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Probiotics found to reduce eczema and skin allergies

Wednesday, November 11, 2009 by: Paul Louis, staff writer
Tags: probiotics, health news, Natural News

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(Natural News) Most health conscious people know of the positive effects on digestion from using probiotic supplements. Many take probiotic supplements after using antibiotics to replace the good intestinal flora bacteria indiscriminately killed during antibiotic use.

This practice is so well known that MD's have begun recommending probiotics during and after antibiotics.

But there is new evidence that probiotic benefits go beyond that. One area of investigative research is building the immune system's resistance to allergies that affect the skin. An obvious example of a skin's allergic reaction is eczema, which tends occur often with infants.

A recent Dutch study gathered over 150 pregnant women with allergic disease histories in their families. During the last six weeks of pregnancy, they were given either three strains of probiotics or an inactive placebo pill. Neither they nor the doctors knew which was which.

After those pregnant women gave birth, most of their children were monitored by the Dutch researchers. The children continued to receive probiotics or placebos for 12 months. After three months, the rate of eczema occurring among the probiotic subjects was less than half of those given only placebos.

There were no more probiotics or placebos administered to the children after 12 months. However, many were still observed up until age two. As they approached that age, the gap between eczema occurrences between the two groups, probiotic and placebo, narrowed somewhat.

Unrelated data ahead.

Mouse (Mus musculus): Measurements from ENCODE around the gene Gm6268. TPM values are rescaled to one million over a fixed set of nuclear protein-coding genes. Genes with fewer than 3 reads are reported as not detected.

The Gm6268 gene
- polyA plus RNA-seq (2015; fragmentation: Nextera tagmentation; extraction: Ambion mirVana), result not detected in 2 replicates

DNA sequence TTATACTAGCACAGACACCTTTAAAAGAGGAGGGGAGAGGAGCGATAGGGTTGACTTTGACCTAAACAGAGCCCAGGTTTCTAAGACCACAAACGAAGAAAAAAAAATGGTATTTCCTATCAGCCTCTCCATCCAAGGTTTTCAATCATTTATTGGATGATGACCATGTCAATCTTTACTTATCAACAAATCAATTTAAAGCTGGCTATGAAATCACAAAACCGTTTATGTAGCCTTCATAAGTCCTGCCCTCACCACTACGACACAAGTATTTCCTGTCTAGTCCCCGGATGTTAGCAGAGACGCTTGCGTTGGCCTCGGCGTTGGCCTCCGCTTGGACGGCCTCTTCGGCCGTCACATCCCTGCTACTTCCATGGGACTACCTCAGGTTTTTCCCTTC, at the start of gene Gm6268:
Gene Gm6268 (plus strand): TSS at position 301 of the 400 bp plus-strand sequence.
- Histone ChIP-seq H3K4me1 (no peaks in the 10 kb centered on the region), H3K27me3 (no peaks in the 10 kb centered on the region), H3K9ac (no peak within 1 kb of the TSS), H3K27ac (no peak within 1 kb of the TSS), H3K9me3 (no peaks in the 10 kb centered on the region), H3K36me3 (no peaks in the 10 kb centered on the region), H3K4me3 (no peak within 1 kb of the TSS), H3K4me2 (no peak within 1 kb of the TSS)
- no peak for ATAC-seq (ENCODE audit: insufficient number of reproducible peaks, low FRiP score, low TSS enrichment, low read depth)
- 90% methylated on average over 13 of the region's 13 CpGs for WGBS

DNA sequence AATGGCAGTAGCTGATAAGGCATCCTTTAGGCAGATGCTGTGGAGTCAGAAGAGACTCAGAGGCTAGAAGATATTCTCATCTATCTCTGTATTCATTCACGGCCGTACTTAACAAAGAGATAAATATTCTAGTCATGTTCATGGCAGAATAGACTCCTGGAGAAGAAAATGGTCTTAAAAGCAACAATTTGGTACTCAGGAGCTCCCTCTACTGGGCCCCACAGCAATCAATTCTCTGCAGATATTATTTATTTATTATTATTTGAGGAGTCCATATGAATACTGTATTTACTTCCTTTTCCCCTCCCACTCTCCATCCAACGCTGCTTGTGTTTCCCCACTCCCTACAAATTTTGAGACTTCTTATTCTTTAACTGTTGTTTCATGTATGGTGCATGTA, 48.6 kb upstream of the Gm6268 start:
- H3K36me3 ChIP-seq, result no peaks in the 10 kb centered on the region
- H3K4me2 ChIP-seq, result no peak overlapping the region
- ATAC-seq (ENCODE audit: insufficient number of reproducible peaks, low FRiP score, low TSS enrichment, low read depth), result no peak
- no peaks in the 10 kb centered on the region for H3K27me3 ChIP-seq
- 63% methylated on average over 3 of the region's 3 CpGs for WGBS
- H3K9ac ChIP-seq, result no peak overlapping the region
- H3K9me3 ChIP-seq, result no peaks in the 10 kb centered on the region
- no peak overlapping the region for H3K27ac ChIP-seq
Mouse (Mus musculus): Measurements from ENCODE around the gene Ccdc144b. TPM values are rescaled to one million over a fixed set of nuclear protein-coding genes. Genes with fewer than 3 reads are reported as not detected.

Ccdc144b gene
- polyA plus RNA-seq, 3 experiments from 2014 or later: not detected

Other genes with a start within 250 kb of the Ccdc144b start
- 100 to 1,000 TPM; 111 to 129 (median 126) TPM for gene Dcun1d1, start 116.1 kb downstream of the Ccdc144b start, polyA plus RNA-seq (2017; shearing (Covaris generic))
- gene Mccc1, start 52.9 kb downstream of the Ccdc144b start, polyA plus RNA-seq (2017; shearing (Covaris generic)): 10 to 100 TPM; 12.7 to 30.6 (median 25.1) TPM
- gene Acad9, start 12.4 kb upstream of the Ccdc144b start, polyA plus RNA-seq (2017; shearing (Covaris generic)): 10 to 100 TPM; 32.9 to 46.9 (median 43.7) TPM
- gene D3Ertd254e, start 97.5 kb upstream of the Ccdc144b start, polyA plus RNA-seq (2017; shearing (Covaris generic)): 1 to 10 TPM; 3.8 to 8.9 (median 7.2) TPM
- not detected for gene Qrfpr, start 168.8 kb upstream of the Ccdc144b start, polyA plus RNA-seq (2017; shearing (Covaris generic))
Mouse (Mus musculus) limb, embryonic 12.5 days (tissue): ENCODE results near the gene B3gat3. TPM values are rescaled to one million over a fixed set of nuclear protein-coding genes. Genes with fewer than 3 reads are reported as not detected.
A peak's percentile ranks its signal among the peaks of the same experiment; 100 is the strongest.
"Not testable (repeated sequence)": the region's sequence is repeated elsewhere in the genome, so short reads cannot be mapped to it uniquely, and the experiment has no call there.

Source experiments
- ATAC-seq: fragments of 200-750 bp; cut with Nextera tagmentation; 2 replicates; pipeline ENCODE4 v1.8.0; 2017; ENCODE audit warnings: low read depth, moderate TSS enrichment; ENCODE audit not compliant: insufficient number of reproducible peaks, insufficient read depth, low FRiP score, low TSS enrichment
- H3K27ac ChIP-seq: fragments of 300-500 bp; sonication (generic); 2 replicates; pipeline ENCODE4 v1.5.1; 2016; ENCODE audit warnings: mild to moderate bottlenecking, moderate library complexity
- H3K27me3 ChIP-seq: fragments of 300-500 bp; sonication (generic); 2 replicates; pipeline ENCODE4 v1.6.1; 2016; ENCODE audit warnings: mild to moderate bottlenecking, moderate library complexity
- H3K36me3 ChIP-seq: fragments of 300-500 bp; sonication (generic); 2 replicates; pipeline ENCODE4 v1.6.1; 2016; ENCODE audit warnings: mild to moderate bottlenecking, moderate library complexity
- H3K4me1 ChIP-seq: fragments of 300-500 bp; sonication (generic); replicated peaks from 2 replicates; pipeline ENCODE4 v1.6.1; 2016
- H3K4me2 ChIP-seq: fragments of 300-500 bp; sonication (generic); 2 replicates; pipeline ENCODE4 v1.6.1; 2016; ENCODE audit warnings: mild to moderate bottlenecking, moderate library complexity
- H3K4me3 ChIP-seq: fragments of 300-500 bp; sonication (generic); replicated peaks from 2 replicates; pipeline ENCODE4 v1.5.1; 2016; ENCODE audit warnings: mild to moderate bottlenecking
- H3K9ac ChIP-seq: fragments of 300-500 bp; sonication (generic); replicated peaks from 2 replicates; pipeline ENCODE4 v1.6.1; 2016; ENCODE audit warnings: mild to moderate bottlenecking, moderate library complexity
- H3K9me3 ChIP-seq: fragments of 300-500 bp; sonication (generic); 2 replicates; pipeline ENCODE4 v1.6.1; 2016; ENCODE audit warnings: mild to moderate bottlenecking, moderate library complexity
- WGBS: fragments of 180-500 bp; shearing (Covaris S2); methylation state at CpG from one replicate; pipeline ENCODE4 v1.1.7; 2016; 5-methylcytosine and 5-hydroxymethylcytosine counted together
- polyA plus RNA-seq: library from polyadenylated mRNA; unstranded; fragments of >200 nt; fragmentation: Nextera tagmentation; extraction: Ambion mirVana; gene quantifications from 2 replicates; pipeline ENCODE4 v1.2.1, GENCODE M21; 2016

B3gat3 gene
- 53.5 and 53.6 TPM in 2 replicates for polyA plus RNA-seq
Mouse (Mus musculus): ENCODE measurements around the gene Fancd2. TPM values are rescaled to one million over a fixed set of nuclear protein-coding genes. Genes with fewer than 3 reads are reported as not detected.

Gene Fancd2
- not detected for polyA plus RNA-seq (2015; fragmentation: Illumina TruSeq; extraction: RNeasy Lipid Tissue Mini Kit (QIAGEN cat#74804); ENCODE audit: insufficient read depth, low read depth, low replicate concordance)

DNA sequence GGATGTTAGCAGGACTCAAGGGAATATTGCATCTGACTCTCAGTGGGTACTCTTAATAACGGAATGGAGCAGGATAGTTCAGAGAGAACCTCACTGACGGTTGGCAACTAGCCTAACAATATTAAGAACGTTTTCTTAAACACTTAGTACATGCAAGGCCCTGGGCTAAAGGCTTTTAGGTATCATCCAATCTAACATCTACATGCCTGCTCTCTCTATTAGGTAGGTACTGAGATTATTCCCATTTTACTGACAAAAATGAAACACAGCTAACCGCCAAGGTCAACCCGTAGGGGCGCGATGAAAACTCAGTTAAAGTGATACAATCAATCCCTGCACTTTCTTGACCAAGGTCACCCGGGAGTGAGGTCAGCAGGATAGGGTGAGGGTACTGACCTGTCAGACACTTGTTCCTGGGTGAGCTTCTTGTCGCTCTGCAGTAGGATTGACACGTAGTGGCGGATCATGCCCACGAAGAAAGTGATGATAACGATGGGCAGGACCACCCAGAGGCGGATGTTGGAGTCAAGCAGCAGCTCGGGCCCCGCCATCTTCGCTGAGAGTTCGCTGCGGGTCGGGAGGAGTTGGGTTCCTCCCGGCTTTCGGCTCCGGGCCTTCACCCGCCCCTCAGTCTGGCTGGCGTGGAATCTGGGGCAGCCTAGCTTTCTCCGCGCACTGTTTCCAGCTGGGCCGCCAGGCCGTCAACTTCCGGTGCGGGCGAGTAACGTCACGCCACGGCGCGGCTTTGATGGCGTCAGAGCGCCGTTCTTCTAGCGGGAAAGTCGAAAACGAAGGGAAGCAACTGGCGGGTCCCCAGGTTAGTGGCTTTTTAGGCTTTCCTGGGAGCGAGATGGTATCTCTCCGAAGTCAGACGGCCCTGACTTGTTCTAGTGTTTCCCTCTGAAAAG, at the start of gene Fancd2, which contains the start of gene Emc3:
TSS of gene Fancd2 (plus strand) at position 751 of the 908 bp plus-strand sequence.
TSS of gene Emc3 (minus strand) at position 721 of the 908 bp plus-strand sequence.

But there was still a substantial difference. The study results were considered evidence that probiotics can have an effect on offspring from allergy-prone mothers, and the report was written up in the Journal of Allergy.

Another recent study published in the Journal of Nutrition involved probiotics administered to mice. This time the focus was on food allergies. The mice all had whey intolerances, and they were fed probiotics and prebiotics while drinking milk. With the help of probiotics, their intolerance to whey showed considerable improvement with almost no skin reactions.

Up to eight percent of children have various chronic food allergies. Extending this study to children may prove probiotics to be a useful natural remedy for eliminating food allergies.

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